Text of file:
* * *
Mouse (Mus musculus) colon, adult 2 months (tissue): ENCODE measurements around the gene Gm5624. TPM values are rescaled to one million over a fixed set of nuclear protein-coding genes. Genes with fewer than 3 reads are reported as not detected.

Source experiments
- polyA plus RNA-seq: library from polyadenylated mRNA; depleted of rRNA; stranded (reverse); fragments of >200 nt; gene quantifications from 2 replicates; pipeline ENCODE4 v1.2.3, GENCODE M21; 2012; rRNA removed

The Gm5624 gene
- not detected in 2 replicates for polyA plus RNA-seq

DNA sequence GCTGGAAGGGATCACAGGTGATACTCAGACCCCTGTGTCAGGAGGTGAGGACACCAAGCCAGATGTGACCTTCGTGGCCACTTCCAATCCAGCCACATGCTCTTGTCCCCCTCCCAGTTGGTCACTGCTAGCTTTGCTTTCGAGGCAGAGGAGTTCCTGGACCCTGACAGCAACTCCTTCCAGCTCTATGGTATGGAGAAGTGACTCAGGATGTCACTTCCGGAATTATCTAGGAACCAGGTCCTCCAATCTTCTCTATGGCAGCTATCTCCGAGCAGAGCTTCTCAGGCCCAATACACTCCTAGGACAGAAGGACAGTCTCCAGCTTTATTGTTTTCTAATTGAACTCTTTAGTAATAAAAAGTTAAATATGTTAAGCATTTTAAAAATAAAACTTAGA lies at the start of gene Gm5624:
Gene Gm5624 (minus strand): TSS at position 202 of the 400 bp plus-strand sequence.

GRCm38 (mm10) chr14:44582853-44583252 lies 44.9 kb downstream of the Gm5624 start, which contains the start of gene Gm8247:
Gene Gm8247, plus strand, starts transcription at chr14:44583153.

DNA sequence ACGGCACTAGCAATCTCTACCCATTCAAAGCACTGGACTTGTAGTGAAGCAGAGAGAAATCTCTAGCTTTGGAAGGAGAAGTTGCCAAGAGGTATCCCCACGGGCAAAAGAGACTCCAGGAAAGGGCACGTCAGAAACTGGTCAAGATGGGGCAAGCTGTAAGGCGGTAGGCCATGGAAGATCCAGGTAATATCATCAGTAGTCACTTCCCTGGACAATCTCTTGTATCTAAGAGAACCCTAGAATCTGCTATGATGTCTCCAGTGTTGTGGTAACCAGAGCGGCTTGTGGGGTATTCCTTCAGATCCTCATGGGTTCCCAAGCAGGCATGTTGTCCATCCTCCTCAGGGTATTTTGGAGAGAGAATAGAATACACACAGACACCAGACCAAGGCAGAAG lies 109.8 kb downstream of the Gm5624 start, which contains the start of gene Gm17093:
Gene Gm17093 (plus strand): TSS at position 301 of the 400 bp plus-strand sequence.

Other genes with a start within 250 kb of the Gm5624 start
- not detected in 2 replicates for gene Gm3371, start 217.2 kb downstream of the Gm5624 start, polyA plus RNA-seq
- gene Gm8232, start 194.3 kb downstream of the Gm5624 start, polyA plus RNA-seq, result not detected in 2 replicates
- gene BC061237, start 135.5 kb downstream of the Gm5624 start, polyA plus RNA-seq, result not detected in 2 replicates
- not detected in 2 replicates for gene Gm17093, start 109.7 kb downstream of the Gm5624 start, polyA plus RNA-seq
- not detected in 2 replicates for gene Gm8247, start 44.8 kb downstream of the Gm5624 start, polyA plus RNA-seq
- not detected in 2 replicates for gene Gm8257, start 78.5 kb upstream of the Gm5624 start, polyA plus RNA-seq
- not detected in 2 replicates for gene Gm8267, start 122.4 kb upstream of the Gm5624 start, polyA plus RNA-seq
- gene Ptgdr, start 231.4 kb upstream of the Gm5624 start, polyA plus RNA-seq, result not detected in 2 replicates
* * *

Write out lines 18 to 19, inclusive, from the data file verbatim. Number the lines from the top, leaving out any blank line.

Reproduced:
- not detected in 2 replicates for gene Gm8257, start 78.5 kb upstream of the Gm5624 start, polyA plus RNA-seq
- not detected in 2 replicates for gene Gm8267, start 122.4 kb upstream of the Gm5624 start, polyA plus RNA-seq